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Perfecr competition

Perfecr competition

Characteristics of perfect competition

  1. There are many buyers and sellers
  2. The product is homogeneous
  3. There is free entry into and exit from the market and buyers and sellers have perfect information
  4. No individual firm has any influence on the market price
  5. Each firm will seek to maximize its profit
  6. Perfectly competitive firms do not advertise as there is perfect knowledge and the products are homogeneous

Perfectly competition firms

Price takers

The price is set by the intersection of the market demand and supply curves. An individual firm’s output is too small to influence price and its average revenue equals marginal revenue.

In Short-run


Productive efficiency

Micro: is often measured in terms of long run average cost. A firm may be described as productively efficient if it is producing at the lowest point on the long run average cost curve.

  • Achieved at AC = MC

Macro: Achieved when an economy is making full use of resources.

Allocative efficiency

Concerned with that resources are used to produce. It is achieved when resources are allocated to produce the right (merit) products in the right quantities (optimum).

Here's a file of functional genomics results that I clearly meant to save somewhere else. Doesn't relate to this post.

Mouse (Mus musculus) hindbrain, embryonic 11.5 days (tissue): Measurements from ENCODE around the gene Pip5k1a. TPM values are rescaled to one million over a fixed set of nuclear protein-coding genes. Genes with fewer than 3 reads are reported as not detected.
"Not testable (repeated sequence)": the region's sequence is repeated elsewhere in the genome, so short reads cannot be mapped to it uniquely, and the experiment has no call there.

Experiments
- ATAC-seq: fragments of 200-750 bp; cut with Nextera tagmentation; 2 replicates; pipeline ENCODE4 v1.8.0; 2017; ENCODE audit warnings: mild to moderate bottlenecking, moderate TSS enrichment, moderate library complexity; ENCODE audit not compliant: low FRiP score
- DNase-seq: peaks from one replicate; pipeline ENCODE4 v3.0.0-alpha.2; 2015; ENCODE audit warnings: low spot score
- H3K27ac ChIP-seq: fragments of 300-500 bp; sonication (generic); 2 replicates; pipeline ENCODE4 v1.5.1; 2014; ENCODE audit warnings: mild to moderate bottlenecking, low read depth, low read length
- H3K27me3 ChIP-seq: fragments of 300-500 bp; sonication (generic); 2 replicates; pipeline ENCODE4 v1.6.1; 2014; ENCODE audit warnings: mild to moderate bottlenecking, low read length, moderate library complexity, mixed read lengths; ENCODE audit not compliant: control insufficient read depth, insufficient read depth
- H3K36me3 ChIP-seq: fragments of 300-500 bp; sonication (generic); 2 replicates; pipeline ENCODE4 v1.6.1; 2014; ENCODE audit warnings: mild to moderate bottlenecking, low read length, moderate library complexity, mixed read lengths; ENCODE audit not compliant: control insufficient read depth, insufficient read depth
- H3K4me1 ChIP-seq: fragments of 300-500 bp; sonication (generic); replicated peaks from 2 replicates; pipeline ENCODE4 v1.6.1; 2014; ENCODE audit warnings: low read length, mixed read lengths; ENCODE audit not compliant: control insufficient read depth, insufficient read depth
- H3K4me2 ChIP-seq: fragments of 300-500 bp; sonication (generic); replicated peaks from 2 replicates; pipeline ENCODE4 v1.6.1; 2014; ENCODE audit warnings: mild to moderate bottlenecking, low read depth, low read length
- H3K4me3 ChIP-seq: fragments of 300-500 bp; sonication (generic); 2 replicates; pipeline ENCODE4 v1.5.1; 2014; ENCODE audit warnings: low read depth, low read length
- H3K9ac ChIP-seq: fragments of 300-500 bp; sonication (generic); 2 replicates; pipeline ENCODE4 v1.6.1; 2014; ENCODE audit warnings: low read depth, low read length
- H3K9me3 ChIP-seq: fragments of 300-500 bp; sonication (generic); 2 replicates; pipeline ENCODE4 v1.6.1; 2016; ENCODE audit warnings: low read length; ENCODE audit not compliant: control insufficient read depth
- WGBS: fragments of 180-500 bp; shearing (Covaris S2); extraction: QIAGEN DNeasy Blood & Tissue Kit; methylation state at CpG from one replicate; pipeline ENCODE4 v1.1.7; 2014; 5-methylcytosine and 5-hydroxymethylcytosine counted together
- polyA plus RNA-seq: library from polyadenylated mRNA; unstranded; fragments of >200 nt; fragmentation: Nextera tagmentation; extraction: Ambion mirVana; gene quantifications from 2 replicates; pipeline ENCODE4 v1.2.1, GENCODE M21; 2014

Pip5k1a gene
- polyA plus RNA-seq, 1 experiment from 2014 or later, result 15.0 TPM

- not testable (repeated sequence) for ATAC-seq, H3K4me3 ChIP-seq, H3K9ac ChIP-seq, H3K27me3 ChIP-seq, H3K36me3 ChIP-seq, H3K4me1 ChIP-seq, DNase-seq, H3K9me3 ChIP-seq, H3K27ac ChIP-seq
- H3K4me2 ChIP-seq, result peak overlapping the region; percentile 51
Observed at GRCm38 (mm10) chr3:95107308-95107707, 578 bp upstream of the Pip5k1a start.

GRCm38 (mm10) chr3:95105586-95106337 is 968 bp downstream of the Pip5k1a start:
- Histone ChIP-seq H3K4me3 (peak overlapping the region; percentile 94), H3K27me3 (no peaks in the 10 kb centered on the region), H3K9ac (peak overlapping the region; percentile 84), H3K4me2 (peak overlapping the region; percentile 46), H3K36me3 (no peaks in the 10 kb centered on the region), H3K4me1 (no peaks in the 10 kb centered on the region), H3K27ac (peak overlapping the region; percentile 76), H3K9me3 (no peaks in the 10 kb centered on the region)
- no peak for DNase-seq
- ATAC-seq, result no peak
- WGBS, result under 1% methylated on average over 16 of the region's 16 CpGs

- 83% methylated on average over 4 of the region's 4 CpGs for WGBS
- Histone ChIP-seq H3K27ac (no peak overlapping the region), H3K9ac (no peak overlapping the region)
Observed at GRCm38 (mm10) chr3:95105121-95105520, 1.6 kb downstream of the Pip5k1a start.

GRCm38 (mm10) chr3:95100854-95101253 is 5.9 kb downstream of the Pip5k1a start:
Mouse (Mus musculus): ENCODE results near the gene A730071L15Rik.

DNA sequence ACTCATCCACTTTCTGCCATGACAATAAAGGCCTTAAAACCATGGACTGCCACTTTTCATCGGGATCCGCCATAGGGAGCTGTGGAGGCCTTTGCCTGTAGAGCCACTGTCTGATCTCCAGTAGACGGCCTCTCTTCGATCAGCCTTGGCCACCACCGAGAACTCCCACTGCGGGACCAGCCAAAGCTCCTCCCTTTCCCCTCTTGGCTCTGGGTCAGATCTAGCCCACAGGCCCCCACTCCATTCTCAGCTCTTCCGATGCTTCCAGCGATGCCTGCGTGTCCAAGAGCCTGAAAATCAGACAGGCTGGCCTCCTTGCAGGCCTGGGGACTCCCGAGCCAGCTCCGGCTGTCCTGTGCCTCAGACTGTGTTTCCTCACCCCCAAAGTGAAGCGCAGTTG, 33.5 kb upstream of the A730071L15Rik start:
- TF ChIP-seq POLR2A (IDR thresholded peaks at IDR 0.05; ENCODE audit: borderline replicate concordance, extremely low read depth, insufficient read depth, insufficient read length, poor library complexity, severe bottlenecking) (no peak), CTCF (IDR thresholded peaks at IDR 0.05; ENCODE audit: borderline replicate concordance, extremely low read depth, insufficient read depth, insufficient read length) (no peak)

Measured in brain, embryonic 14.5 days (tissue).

• It is achieved when MC=AR=P


In long-run equilibrium under perfect competition, the firm achieves both allocative efficiency and productive efficiency. At the level of industry, social surplus is maximum, and MB=MC

Competition may promote efficiency by providing an incentive (in the form of profit) to the producers who make what consumers want at the lowest average cost and a punishment (in the form of going out of business) for those which do not keep the cost low and do not respond to changes in consumer demand.

Productive efficiency

  • Low cost: high profit
  • High cost: bankrupt

Allocative efficiency

  • Produce goods in high demand: high profit
  • Fail to produce what consumers demand: low profit


Evaluation of perfect competition market


  • Allocative efficiency
  • Productive efficiency
  • Low prices for consumers
  • Competition leads to the closing down of inefficient producers
  • The market responds to consumer tastes
  • The market responds to changes in technology or resources prices


  • Unrealistic assumption
  • Limited possibilities to take advantage of economies of scale
  • Lack of product variety
  • Waste of resources
  • Limited ability to engage in research and development
  • Market failure